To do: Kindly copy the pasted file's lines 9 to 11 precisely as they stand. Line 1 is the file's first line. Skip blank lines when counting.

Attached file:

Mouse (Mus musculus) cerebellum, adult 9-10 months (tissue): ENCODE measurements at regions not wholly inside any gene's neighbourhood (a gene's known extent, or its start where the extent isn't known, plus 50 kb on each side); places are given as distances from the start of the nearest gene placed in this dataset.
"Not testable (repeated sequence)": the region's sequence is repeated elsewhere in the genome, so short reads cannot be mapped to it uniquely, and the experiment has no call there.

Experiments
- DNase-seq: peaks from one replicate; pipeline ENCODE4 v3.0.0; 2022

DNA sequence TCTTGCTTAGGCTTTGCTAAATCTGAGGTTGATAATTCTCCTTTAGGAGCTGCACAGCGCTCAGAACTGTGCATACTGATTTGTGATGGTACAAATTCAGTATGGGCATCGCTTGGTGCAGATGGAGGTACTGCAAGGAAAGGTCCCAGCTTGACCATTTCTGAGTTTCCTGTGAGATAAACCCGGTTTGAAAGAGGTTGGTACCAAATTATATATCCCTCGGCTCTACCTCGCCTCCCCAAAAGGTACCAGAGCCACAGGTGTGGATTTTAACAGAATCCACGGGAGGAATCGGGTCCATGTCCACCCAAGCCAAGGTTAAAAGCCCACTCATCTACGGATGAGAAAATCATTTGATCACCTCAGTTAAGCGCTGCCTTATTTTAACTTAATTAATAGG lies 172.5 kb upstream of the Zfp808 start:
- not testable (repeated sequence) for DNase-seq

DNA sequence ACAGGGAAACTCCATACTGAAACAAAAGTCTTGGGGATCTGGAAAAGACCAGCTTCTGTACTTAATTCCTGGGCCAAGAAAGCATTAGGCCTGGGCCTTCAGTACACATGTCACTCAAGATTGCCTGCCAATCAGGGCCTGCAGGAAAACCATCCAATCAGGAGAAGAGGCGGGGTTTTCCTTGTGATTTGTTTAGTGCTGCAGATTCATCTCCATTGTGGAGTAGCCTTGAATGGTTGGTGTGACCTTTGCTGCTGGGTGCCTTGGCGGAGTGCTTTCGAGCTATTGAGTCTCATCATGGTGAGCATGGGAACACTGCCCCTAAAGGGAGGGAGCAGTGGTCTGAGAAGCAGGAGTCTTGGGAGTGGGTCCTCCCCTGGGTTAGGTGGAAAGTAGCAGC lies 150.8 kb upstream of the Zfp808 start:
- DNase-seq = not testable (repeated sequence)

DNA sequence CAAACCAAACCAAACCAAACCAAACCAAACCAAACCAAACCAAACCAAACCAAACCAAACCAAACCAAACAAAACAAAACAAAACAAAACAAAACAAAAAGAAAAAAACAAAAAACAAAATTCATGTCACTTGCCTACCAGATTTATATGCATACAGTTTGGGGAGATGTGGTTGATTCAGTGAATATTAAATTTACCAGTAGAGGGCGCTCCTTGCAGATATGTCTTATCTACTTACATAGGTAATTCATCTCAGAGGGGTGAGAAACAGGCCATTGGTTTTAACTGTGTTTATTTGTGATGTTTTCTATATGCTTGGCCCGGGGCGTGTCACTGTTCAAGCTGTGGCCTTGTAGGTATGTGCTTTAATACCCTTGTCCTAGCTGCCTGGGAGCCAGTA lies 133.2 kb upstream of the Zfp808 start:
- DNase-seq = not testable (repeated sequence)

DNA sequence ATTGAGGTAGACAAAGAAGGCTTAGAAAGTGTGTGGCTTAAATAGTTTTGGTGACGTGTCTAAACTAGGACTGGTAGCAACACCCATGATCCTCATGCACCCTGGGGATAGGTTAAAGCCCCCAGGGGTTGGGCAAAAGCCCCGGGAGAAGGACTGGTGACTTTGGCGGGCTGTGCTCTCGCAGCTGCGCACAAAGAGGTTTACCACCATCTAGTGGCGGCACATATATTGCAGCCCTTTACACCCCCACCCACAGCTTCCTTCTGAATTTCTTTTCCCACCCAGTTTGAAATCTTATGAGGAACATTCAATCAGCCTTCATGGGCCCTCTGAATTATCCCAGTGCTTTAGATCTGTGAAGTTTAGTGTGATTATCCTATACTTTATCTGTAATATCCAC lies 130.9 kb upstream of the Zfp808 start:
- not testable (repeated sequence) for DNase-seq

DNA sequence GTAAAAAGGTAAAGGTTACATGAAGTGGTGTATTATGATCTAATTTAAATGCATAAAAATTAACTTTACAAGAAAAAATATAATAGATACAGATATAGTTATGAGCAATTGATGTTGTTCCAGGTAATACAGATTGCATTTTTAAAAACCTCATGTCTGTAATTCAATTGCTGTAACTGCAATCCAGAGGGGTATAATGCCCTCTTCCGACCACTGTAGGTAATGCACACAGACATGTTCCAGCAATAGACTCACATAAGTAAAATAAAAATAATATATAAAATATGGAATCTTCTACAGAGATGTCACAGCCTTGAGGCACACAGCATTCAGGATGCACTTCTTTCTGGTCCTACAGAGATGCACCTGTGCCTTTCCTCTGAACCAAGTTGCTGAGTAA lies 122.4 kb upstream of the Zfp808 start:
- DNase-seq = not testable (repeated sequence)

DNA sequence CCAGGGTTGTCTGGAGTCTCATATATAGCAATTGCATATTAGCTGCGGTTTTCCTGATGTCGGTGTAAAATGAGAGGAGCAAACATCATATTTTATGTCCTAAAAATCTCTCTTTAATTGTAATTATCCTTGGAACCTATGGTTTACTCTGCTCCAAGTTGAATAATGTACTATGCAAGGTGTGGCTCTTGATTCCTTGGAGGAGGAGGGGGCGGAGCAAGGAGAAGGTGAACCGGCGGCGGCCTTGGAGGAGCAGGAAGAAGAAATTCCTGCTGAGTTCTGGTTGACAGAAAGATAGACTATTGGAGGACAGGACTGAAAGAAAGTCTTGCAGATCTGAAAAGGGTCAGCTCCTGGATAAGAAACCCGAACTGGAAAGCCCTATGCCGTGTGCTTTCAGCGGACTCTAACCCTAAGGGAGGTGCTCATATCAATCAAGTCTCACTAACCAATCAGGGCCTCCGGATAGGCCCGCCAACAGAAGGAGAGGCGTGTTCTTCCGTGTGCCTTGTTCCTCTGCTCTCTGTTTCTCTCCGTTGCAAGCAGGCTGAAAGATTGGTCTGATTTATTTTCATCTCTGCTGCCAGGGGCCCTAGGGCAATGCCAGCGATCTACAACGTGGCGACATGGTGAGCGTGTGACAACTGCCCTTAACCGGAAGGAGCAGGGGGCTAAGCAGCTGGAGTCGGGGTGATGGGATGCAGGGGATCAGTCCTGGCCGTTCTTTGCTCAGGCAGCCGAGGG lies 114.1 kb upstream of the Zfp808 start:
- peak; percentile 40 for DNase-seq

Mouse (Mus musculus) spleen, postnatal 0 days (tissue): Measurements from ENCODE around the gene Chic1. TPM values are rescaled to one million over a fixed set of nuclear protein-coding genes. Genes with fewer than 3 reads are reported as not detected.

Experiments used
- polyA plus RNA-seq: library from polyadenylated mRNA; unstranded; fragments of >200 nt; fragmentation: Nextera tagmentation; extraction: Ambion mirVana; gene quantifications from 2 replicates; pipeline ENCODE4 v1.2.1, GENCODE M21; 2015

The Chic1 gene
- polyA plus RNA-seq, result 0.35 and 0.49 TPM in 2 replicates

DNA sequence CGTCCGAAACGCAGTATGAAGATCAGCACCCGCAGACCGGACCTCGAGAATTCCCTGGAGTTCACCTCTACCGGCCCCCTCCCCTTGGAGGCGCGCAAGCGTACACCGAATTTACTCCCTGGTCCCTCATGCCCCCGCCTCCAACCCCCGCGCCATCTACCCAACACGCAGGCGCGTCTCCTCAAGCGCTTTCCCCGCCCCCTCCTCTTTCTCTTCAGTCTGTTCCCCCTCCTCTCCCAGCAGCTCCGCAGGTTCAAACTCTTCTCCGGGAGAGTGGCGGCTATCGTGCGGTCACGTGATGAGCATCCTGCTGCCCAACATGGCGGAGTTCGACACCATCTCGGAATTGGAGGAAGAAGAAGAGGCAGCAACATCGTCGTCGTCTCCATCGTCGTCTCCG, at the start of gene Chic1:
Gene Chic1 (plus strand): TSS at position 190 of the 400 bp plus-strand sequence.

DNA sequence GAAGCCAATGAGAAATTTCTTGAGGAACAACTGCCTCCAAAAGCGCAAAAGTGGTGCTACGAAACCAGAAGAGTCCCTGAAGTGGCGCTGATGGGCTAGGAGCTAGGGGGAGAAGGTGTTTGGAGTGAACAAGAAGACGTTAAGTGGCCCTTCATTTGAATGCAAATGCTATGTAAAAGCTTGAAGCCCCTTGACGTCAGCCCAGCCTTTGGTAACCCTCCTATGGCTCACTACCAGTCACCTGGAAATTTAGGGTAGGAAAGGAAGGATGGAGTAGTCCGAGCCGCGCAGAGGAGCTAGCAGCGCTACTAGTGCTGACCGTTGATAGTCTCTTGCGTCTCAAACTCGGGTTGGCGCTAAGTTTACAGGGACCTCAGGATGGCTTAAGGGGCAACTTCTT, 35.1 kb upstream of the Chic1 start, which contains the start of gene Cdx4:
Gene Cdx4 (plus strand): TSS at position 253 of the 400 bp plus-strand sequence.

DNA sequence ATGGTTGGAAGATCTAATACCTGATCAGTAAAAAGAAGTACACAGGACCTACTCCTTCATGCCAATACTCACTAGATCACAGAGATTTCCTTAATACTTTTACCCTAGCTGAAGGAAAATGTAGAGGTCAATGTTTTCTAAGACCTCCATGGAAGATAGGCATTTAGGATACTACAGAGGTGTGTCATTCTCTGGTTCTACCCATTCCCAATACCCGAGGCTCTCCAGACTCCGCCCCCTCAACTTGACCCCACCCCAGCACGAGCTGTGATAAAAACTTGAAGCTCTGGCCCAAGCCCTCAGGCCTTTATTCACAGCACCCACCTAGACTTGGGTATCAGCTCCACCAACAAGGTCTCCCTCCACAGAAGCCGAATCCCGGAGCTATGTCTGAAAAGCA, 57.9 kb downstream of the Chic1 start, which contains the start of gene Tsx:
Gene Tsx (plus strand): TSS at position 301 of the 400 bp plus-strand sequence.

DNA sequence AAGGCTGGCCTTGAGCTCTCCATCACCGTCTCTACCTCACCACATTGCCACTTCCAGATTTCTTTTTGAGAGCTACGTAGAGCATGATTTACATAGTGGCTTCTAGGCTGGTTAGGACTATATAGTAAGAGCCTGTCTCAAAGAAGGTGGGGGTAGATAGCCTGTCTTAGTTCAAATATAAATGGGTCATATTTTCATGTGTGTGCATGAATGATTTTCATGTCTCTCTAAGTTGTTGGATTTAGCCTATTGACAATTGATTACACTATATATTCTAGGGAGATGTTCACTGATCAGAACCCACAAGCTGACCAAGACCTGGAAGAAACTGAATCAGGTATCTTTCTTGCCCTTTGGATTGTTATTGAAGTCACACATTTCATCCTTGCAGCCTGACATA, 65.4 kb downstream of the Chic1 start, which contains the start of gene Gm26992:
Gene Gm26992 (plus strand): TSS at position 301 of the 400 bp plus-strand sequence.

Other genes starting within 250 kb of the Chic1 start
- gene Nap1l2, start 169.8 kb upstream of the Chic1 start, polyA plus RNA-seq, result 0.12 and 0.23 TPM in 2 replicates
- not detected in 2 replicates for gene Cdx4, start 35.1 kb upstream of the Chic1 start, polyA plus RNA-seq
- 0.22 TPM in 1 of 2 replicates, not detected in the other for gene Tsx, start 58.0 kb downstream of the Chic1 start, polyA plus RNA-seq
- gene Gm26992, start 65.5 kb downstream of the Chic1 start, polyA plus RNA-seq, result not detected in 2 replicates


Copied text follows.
DNA sequence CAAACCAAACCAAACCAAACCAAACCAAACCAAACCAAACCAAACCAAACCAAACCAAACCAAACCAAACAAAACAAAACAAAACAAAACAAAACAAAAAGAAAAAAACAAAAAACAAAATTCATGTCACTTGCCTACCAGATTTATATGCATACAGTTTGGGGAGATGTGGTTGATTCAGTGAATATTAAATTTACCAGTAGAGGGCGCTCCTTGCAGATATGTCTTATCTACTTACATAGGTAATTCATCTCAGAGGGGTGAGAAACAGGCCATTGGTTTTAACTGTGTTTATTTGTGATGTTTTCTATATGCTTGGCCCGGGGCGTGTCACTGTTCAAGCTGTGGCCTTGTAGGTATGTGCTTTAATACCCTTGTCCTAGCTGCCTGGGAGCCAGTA lies 133.2 kb upstream of the Zfp808 start:
- DNase-seq = not testable (repeated sequence)

DNA sequence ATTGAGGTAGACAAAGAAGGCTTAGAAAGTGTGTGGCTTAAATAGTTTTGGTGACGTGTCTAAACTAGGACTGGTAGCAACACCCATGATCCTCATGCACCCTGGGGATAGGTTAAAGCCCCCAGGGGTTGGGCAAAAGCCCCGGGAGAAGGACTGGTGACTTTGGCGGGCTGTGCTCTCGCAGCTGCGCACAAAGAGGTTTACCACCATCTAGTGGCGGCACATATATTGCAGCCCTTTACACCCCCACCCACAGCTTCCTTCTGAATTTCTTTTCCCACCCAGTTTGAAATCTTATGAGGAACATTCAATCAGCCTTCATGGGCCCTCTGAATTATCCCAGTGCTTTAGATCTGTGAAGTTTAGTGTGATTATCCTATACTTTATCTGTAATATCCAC lies 130.9 kb upstream of the Zfp808 start: